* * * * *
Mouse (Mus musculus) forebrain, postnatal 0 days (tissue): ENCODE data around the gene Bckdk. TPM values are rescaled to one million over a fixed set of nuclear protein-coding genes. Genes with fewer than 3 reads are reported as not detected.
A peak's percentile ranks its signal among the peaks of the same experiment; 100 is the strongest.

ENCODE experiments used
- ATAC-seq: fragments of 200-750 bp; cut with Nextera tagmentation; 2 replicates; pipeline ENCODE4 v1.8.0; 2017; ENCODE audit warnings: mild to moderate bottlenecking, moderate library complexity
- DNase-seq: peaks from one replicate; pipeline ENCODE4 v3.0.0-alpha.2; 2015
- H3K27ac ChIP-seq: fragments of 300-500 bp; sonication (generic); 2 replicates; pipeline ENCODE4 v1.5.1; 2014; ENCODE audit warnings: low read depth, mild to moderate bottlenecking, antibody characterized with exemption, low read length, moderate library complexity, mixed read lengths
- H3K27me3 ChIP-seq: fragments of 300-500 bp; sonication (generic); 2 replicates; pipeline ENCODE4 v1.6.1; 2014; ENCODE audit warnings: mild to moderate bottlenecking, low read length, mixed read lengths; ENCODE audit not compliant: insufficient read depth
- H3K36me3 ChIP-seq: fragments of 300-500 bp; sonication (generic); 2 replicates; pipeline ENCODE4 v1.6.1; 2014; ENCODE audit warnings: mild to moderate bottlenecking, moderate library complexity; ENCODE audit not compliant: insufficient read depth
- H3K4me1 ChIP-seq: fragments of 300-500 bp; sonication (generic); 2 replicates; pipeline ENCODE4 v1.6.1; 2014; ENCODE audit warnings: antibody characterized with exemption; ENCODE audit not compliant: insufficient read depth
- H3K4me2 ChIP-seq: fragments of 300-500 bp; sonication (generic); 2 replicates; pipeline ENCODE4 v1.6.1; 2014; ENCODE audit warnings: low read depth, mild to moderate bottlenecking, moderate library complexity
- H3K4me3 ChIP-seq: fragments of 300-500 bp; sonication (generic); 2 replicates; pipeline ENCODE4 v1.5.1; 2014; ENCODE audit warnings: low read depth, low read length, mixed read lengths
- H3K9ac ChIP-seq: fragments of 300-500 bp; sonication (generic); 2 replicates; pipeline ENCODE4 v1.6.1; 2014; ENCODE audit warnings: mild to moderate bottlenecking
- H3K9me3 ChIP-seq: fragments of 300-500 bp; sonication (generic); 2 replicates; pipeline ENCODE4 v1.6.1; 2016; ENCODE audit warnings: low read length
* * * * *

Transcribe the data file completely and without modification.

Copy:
Mouse (Mus musculus) forebrain, postnatal 0 days (tissue): ENCODE data around the gene Bckdk. TPM values are rescaled to one million over a fixed set of nuclear protein-coding genes. Genes with fewer than 3 reads are reported as not detected.
A peak's percentile ranks its signal among the peaks of the same experiment; 100 is the strongest.

ENCODE experiments used
- ATAC-seq: fragments of 200-750 bp; cut with Nextera tagmentation; 2 replicates; pipeline ENCODE4 v1.8.0; 2017; ENCODE audit warnings: mild to moderate bottlenecking, moderate library complexity
- DNase-seq: peaks from one replicate; pipeline ENCODE4 v3.0.0-alpha.2; 2015
- H3K27ac ChIP-seq: fragments of 300-500 bp; sonication (generic); 2 replicates; pipeline ENCODE4 v1.5.1; 2014; ENCODE audit warnings: low read depth, mild to moderate bottlenecking, antibody characterized with exemption, low read length, moderate library complexity, mixed read lengths
- H3K27me3 ChIP-seq: fragments of 300-500 bp; sonication (generic); 2 replicates; pipeline ENCODE4 v1.6.1; 2014; ENCODE audit warnings: mild to moderate bottlenecking, low read length, mixed read lengths; ENCODE audit not compliant: insufficient read depth
- H3K36me3 ChIP-seq: fragments of 300-500 bp; sonication (generic); 2 replicates; pipeline ENCODE4 v1.6.1; 2014; ENCODE audit warnings: mild to moderate bottlenecking, moderate library complexity; ENCODE audit not compliant: insufficient read depth
- H3K4me1 ChIP-seq: fragments of 300-500 bp; sonication (generic); 2 replicates; pipeline ENCODE4 v1.6.1; 2014; ENCODE audit warnings: antibody characterized with exemption; ENCODE audit not compliant: insufficient read depth
- H3K4me2 ChIP-seq: fragments of 300-500 bp; sonication (generic); 2 replicates; pipeline ENCODE4 v1.6.1; 2014; ENCODE audit warnings: low read depth, mild to moderate bottlenecking, moderate library complexity
- H3K4me3 ChIP-seq: fragments of 300-500 bp; sonication (generic); 2 replicates; pipeline ENCODE4 v1.5.1; 2014; ENCODE audit warnings: low read depth, low read length, mixed read lengths
- H3K9ac ChIP-seq: fragments of 300-500 bp; sonication (generic); 2 replicates; pipeline ENCODE4 v1.6.1; 2014; ENCODE audit warnings: mild to moderate bottlenecking
- H3K9me3 ChIP-seq: fragments of 300-500 bp; sonication (generic); 2 replicates; pipeline ENCODE4 v1.6.1; 2016; ENCODE audit warnings: low read length